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Seychelles’ Fisheries: “We Have Nothing to Hide; We Have Everything to Share”

Pesquerías en Seychelles: “No tenemos nada que esconder; tenemos todo por compartir”

Will MayandFatime Kante|

In a milestone for global transparency efforts in marine fisheries management, Seychelles submitted the world’s first report to the Fisheries Transparency Initiative (FiTI) in mid-April, fulfilling a crucial commitment of its current OGP action plan.

The Republic of Seychelles has become the first country in the world to conduct a comprehensive assessment of the levels of transparency across all aspects of its fisheries sector.

The results of this assessment are laid out in Seychelles’ first report to the Fisheries Transparency Initiative (FiTI), a global multi-stakeholder partnership defining for the first time what fisheries information governments should publish online.

In a bold statement made at the launch of Seychelles’ first FiTI Report, the Minister for Fisheries and the Blue Economy Jean-François Ferrari declared:

“This government has a clear vision to make Seychelles’ fisheries the most transparent in the world. We have nothing to hide; we have everything to share.”

The report was vetted and approved by Seychelles’ FiTI National Multi-Stakeholder Group (MSG), composed equally of government, business and civil society representatives. Such a multi-stakeholder endeavour is not only in line with SDG 17, but is also a prerequisite for ensuring the contents of the report are seen as credible and trustworthy.

A main conclusion of the report is that a mind shift towards proactive ‘open government’ is still needed in Seychelles’ fisheries. The enactment of the country’s Access to Information Act in 2018 initiated a new governance paradigm from one of secrecy to one of transparency. But the FiTI Report highlights that while a substantial amount of information on Seychelles’ fisheries sector is collated by national authorities (e.g. the Seychelles Fishing Authority), this information has often not been published online or is not easily accessible to the public.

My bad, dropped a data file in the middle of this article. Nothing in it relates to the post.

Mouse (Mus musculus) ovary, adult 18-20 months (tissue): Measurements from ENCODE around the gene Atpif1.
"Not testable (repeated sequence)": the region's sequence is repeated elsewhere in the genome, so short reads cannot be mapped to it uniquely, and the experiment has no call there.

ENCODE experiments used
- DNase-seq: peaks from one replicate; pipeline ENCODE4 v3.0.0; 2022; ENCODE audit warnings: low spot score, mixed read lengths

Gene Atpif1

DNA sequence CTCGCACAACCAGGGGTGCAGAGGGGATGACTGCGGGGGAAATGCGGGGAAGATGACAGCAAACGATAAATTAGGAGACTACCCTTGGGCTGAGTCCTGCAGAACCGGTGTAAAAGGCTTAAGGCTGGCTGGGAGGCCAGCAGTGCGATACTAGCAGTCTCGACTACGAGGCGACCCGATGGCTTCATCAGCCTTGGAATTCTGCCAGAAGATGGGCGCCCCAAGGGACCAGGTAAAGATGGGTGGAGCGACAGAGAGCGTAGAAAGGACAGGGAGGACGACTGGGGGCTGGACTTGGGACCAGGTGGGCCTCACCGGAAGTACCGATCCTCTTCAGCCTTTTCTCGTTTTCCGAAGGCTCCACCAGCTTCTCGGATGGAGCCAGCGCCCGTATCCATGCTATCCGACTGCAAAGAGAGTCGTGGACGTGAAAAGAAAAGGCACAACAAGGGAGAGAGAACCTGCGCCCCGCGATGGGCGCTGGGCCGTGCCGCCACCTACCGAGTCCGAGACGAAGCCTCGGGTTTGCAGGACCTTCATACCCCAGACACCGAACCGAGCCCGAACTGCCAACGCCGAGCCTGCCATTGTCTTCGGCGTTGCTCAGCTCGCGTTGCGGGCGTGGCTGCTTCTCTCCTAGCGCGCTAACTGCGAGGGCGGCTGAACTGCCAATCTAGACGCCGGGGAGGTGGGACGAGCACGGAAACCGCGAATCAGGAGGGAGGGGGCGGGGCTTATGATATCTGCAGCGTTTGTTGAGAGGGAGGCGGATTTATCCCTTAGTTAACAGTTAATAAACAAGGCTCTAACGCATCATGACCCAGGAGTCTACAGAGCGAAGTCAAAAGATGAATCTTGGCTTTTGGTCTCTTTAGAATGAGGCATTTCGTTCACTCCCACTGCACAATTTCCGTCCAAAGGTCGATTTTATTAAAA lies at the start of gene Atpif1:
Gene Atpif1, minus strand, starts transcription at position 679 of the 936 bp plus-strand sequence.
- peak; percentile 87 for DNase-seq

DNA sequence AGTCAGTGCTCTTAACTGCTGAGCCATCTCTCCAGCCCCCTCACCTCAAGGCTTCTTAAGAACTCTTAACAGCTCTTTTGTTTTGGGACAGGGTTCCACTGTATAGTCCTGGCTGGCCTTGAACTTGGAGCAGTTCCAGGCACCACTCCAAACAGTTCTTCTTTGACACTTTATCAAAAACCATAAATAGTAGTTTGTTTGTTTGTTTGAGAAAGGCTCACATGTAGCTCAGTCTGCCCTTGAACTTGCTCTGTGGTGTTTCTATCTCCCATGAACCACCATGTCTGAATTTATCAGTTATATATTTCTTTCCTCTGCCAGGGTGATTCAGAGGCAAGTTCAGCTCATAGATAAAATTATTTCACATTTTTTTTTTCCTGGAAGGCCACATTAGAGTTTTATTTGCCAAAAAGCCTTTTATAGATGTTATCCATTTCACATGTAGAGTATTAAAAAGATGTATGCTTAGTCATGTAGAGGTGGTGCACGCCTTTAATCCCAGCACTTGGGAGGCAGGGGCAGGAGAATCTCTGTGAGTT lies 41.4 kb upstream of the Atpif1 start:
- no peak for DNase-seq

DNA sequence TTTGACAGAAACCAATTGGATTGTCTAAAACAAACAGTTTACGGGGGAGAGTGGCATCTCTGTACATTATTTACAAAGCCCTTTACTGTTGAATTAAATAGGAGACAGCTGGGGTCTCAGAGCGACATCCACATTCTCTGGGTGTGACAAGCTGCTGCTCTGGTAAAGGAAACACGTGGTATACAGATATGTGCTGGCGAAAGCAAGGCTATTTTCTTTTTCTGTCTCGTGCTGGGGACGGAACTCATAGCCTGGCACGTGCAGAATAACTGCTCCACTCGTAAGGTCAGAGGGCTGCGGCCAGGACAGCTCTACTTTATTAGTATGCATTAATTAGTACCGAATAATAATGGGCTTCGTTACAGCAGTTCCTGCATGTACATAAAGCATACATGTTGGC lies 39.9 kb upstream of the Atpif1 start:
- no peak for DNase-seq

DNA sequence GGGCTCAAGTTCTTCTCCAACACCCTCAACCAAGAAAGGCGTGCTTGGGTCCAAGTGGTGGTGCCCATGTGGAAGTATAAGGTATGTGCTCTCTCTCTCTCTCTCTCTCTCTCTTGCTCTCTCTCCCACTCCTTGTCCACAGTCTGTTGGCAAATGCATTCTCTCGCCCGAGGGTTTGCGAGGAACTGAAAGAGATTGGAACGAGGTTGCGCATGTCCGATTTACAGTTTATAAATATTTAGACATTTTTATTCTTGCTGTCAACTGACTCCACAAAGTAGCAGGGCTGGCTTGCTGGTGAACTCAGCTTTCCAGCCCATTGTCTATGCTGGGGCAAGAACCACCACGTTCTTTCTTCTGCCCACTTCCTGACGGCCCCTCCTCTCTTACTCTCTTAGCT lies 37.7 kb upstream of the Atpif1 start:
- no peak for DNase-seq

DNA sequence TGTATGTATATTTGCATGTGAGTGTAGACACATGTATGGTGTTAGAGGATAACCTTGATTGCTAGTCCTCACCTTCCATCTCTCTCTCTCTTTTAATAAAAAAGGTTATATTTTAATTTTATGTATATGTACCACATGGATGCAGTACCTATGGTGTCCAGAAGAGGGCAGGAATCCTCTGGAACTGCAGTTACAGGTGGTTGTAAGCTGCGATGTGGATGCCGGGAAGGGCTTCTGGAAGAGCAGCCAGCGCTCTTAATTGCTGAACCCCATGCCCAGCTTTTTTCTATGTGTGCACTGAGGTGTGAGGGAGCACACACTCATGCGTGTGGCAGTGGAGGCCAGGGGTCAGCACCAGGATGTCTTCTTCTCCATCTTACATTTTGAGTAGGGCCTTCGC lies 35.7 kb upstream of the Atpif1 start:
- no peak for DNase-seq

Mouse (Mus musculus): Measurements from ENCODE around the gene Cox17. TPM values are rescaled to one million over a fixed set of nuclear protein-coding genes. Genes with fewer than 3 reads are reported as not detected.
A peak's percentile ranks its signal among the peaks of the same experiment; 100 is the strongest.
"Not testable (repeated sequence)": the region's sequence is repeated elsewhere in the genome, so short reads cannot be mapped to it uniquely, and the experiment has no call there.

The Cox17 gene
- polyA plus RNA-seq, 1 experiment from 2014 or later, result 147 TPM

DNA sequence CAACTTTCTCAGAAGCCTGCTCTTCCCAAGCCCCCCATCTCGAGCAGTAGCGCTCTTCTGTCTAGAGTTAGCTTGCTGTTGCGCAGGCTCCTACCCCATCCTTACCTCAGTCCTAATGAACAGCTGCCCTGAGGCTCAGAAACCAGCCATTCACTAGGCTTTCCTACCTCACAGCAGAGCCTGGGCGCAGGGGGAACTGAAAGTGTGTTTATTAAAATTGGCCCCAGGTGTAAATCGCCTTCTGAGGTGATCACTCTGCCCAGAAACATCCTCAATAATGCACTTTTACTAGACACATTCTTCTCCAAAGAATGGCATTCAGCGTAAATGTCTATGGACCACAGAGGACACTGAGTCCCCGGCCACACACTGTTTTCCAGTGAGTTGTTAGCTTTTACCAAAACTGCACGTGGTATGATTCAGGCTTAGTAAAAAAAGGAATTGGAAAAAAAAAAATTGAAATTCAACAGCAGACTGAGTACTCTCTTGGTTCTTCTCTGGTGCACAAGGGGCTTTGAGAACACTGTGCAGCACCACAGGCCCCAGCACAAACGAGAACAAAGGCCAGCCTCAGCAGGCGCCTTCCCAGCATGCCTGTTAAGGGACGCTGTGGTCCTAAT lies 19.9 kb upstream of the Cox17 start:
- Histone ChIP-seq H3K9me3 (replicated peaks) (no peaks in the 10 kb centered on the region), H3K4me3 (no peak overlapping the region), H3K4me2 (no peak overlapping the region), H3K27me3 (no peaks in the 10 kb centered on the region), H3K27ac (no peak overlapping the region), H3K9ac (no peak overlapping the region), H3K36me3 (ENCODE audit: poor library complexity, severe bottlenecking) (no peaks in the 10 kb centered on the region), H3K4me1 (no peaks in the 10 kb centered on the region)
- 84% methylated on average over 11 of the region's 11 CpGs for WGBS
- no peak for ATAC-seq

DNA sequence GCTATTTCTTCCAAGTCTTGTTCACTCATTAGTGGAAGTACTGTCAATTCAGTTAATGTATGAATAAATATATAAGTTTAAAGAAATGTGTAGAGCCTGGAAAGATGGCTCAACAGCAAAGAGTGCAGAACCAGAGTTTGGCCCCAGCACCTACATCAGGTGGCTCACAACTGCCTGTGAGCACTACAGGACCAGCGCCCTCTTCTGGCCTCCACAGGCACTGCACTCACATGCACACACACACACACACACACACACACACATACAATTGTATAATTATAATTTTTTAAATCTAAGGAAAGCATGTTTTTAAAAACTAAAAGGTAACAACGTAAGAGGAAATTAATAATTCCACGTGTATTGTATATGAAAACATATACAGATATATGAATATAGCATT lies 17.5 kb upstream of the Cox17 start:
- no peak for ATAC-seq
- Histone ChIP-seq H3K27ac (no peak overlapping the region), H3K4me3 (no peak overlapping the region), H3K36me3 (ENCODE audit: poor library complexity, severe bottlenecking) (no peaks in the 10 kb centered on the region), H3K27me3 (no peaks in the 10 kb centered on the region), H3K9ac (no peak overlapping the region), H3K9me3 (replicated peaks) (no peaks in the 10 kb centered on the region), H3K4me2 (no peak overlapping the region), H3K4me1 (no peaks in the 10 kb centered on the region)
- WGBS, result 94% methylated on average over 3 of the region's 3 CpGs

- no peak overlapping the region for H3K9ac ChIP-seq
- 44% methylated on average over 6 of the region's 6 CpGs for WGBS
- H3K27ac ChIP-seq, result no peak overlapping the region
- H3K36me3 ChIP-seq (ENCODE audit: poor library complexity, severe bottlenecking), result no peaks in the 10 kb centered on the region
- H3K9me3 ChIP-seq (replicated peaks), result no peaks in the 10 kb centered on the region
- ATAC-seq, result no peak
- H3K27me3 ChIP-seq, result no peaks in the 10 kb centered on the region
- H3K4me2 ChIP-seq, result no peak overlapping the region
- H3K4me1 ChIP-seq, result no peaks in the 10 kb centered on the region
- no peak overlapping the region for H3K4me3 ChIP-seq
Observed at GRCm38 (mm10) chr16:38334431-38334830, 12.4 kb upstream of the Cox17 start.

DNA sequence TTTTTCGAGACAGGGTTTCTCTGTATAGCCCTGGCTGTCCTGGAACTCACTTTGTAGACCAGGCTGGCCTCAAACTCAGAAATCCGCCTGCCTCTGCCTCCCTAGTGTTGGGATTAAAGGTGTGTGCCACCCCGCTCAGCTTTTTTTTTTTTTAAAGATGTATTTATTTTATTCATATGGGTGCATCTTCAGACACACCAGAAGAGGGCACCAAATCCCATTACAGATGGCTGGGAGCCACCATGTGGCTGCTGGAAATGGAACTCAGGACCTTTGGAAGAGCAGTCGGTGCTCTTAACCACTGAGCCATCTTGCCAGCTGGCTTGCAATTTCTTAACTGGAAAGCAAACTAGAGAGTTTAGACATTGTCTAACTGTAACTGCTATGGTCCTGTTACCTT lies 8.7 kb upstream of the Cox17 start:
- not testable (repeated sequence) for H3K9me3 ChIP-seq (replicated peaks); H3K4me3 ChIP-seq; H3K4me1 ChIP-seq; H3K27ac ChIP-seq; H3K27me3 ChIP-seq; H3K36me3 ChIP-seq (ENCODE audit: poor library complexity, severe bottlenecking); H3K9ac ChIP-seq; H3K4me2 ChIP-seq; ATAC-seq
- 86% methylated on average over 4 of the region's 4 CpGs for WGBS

The report also emphasises that significant gaps in the online availability of fisheries information may have led to controversies over certain aspects of Seychelles’ fisheries among the general public in the past.

As part of the FiTI Report, a host of previously unpublished information is now also publicly available, such as fishing access agreements between Seychelles and Mauritius, key legal, policy and management documents, and a summary of the status of fish stocks. Furthermore, the report shows that past disclosure practices, e.g. regarding fisheries subsidies, have not been in line with the country’s own legal requirements as stipulated in the Access to Information Act.

The report concludes with 34 practical recommendations from the National MSG on how Seychelles can further strengthen the public availability, accessibility and credibility of its fisheries information. These include, for example, publishing a summary description of the various types of fisheries in Seychelles to facilitate public understanding, making available the results of all recent stock assessments, and establishing an up-to-date, online vessel registry in line with the requirements of the FiTI Standard. Work to implement these recommendations has already begun in earnest.

Rooted in its engagement with the OGP, Seychelles is now looking to build on this achievement and ‘spread the word’. On the national level, members of Seychelles’ National MSG are currently preparing for a ‘Tour des Seychelles’, in which they will present the FiTI Report to various fisheries stakeholders and encourage them to debate and engage with its contents. This is an important step for ensuring informed public discourse on fisheries transparency in Seychelles, as highlighted in the country’s latest Independent Reporting Mechanism (IRM) report.

Internationally, with over 80% of the 78 OGP member countries sharing a coastline with either an ocean or sea, the global OGP network represents a fantastic avenue for Seychelles to share its experiences of promoting fisheries transparency with other maritime states, while also demonstrating a practical sectoral solution approach for access to information.

Seychelles is already preparing its next annual FiTI Report – expected by the end of 2021 – in order to follow up closely on progress made towards enhancing transparency in marine fisheries.

Leading by example, Seychelles is confident that other OGP countries will follow, helping to create a much needed level playing field by making the sharing of information on fisheries the norm, and not the exception.

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